Sub-Saharan Africa is affected by a disproportionately high prevalence of both HIV infection and food scarcity (8). As of December 2007, there were an estimated 33 million persons with HIV-1 worldwide (9). Globally, the HIV-1 epidemic appears to have stabilized, but an estimated 1.9 million new infections occurred in sub-Saharan Africa in 2007, which brings the total to 22 million persons with HIV-1 in the region, and represents 67% of the global burden.

The prevalence of malnutrition in sub-Saharan Africa is influenced by a host of factors, which includes seasonal variation, droughts and floods, the prevalence of infectious and chronic diseases, variable sanitary conditions, and social and political events. Survey estimates of clinical malnutrition are complicated by large and dispersed rural populations, a lack of appropriate diagnostic modalities, and potential confounders of associated signs and symptoms (eg, weight loss, edema, and physical manifestations of vitamin and mineral deficiencies). However, a low body mass index (BMI; in kg/m2) has emerged as a useful indicator of a poor nutritional state (8). The World Health Organization uses BMI to grade nutritional status in the following manner: mild malnutrition (BMI = 17.00–18.49), moderate malnutrition (BMI = 16.00–16.99), and severe malnutrition (BMI < 16.00) (10).

An analysis of demographic and health surveys from 11 sub-Saharan African countries estimated that 10.3% of HIV-infected women (aged 15–49 y) have BMIs <18.5; similar data are not available for men (11). However, the prevalence of wasting can be significant, especially in advanced stages of the disease: among 40,778 persons with advanced HIV disease who started ART in urban Lusaka, Zambia, 3624 (9%) had a BMI <16.0; 3097 (8%) had a BMI between 16.00 and 16.99; and 6910 (17%) had a BMI between 17.00 and 18.49 (12).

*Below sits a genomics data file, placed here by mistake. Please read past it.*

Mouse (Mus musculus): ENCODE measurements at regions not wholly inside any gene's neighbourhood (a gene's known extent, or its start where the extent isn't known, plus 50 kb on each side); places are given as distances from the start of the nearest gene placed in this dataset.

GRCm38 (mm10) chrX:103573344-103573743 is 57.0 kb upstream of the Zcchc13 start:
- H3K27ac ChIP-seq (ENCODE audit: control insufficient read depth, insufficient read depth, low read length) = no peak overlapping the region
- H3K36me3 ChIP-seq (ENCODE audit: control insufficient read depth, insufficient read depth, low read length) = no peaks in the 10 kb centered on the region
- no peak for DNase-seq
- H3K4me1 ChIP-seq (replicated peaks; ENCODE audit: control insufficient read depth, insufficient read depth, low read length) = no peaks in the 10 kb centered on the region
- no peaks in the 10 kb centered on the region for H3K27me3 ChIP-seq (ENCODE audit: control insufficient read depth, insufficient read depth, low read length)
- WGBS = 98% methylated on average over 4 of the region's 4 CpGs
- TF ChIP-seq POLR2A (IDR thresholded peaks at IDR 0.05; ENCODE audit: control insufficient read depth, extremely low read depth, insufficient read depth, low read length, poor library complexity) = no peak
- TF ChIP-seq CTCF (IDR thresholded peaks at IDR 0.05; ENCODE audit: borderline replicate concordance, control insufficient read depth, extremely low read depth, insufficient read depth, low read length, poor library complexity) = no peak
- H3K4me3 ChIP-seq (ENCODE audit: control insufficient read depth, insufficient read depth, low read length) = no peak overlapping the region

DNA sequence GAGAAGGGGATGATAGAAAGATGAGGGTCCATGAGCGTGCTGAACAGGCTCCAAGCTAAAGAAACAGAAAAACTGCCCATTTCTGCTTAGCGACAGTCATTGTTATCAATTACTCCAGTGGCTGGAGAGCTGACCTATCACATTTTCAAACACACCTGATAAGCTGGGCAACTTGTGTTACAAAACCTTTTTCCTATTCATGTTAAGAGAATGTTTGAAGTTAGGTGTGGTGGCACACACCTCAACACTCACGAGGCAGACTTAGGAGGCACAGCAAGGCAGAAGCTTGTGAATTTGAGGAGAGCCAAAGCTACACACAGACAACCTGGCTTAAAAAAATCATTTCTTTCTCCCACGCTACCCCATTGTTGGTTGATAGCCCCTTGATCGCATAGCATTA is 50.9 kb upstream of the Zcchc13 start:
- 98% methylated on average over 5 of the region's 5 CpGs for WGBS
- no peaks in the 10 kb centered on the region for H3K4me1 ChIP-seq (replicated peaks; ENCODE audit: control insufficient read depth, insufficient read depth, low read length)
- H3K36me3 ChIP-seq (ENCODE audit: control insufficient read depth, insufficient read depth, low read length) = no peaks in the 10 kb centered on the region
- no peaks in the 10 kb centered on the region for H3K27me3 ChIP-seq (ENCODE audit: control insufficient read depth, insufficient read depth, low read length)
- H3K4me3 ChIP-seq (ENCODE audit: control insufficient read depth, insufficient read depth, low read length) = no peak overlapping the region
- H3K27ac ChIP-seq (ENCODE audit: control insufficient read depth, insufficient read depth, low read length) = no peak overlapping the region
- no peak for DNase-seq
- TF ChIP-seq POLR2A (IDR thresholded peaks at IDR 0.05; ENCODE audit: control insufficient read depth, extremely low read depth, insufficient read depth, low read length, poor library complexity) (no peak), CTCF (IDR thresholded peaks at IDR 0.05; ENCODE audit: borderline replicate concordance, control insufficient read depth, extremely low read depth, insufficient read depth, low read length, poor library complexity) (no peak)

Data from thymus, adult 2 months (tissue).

In resource-limited settings, the prevalence of undernourishment provides a useful estimate of the general risk of clinical malnutrition within a population, independent of additional factors such as HIV infection (13). Undernourishment occurs when average energy consumption is insufficient to meet energy requirements; persons who habitually do not meet the minimum norms within a population are considered underfed or undernourished. In sub-Saharan Africa, 212 million persons, or 25% of the global total, were estimated to be undernourished in 2005 (14). This represents an increase of 43 million persons since 1990, but much of this rise (31.6 million) occurred in the Democratic Republic of the Congo as a result of civil war. Southern Africa has the highest prevalence of undernourishment (37%), followed by East Africa (35%), Central Africa [30% (excludes Democratic Republic of the Congo)], and West Africa (14%). A rise in commodity prices since 2007 is estimated to have increased the number of undernourished persons in sub-Saharan Africa by ≈20 million (14).